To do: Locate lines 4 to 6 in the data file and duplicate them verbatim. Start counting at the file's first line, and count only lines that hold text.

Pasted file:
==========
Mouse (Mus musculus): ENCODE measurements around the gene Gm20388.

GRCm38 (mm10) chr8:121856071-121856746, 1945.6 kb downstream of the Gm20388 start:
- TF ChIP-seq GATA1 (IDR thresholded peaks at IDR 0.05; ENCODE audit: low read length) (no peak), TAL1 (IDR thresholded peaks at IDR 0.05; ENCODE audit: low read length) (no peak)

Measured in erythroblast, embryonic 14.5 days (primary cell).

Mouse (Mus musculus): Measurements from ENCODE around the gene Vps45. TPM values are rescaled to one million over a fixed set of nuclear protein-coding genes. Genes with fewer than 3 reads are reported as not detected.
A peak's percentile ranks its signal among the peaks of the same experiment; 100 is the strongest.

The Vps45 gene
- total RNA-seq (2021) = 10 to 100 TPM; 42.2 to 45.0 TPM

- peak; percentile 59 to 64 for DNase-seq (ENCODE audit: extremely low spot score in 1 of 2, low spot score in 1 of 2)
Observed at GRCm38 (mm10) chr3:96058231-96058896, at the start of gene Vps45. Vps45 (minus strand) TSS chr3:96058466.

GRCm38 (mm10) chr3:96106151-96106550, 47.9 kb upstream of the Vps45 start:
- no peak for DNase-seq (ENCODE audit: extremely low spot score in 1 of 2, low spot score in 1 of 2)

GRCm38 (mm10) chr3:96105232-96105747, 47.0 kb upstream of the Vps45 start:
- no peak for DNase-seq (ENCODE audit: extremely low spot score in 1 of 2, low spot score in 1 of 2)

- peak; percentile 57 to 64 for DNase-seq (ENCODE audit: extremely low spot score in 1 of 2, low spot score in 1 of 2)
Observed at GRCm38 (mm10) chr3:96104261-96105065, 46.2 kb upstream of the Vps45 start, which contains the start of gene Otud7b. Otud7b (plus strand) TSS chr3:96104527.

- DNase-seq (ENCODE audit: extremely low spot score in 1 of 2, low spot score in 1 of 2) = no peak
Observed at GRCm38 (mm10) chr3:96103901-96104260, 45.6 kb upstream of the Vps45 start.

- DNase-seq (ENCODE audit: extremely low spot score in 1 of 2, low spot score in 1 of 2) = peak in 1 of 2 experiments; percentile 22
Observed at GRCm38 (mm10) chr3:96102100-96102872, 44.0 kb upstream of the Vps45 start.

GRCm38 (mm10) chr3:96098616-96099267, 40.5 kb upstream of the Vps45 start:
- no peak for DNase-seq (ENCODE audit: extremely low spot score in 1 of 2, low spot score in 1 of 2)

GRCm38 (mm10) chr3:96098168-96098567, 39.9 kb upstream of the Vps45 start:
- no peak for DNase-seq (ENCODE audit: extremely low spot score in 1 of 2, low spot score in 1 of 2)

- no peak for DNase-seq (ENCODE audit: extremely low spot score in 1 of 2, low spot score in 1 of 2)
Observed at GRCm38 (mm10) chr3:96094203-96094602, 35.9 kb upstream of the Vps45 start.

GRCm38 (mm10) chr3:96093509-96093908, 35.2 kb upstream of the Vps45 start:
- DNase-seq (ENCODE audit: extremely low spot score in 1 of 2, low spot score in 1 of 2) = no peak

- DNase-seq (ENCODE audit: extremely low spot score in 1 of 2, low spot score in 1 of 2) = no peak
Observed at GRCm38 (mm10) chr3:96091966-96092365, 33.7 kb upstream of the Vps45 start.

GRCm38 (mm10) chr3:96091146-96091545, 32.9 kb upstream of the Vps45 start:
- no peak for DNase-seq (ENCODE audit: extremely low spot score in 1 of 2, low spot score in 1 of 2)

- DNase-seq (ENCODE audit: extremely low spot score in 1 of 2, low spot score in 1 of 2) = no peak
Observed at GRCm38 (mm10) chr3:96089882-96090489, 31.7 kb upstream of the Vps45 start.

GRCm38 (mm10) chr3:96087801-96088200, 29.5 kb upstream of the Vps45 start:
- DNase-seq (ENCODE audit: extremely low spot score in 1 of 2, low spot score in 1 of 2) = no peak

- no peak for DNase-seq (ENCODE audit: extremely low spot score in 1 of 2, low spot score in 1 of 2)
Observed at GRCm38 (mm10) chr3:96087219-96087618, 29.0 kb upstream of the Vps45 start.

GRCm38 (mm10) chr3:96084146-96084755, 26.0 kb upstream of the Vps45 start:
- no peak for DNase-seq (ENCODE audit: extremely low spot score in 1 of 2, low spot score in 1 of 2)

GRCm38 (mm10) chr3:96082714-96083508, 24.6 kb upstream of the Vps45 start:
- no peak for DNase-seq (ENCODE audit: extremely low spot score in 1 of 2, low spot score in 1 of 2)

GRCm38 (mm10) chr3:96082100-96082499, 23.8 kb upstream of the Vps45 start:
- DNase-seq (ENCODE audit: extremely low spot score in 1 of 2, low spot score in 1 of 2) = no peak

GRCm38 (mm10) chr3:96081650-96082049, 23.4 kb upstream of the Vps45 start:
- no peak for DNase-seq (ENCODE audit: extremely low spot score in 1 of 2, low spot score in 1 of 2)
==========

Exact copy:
Measured in erythroblast, embryonic 14.5 days (primary cell).

Mouse (Mus musculus): Measurements from ENCODE around the gene Vps45. TPM values are rescaled to one million over a fixed set of nuclear protein-coding genes. Genes with fewer than 3 reads are reported as not detected.
A peak's percentile ranks its signal among the peaks of the same experiment; 100 is the strongest.